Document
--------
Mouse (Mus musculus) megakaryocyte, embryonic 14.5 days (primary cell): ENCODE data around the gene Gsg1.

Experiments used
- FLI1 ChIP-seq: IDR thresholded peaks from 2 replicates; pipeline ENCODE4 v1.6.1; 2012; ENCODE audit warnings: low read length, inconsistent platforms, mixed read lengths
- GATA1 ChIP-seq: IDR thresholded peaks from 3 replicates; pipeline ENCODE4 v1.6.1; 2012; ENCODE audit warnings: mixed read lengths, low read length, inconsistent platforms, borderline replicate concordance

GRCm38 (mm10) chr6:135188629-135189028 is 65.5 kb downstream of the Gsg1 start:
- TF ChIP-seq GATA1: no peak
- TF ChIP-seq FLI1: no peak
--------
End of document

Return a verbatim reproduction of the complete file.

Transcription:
Mouse (Mus musculus) megakaryocyte, embryonic 14.5 days (primary cell): ENCODE data around the gene Gsg1.

Experiments used
- FLI1 ChIP-seq: IDR thresholded peaks from 2 replicates; pipeline ENCODE4 v1.6.1; 2012; ENCODE audit warnings: low read length, inconsistent platforms, mixed read lengths
- GATA1 ChIP-seq: IDR thresholded peaks from 3 replicates; pipeline ENCODE4 v1.6.1; 2012; ENCODE audit warnings: mixed read lengths, low read length, inconsistent platforms, borderline replicate concordance

GRCm38 (mm10) chr6:135188629-135189028 is 65.5 kb downstream of the Gsg1 start:
- TF ChIP-seq GATA1: no peak
- TF ChIP-seq FLI1: no peak